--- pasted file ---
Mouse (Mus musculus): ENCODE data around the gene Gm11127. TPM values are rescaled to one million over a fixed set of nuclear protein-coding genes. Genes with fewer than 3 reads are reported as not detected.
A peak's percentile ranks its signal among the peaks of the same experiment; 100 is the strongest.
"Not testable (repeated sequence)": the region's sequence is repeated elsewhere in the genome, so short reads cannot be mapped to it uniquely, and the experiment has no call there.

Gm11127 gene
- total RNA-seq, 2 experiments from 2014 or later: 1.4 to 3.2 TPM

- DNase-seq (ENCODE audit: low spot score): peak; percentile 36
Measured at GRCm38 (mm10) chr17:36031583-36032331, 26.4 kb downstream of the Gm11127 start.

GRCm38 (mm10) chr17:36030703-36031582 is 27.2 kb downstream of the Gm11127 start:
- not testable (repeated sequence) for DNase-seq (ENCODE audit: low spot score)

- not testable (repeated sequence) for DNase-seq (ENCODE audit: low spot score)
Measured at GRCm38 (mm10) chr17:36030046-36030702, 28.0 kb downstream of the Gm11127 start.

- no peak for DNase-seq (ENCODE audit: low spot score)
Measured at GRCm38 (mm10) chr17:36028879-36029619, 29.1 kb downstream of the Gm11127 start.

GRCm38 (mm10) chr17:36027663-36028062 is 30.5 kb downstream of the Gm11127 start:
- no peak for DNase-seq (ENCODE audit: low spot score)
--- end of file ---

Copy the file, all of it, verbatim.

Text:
Mouse (Mus musculus): ENCODE data around the gene Gm11127. TPM values are rescaled to one million over a fixed set of nuclear protein-coding genes. Genes with fewer than 3 reads are reported as not detected.
A peak's percentile ranks its signal among the peaks of the same experiment; 100 is the strongest.
"Not testable (repeated sequence)": the region's sequence is repeated elsewhere in the genome, so short reads cannot be mapped to it uniquely, and the experiment has no call there.

Gm11127 gene
- total RNA-seq, 2 experiments from 2014 or later: 1.4 to 3.2 TPM

- DNase-seq (ENCODE audit: low spot score): peak; percentile 36
Measured at GRCm38 (mm10) chr17:36031583-36032331, 26.4 kb downstream of the Gm11127 start.

GRCm38 (mm10) chr17:36030703-36031582 is 27.2 kb downstream of the Gm11127 start:
- not testable (repeated sequence) for DNase-seq (ENCODE audit: low spot score)

- not testable (repeated sequence) for DNase-seq (ENCODE audit: low spot score)
Measured at GRCm38 (mm10) chr17:36030046-36030702, 28.0 kb downstream of the Gm11127 start.

- no peak for DNase-seq (ENCODE audit: low spot score)
Measured at GRCm38 (mm10) chr17:36028879-36029619, 29.1 kb downstream of the Gm11127 start.

GRCm38 (mm10) chr17:36027663-36028062 is 30.5 kb downstream of the Gm11127 start:
- no peak for DNase-seq (ENCODE audit: low spot score)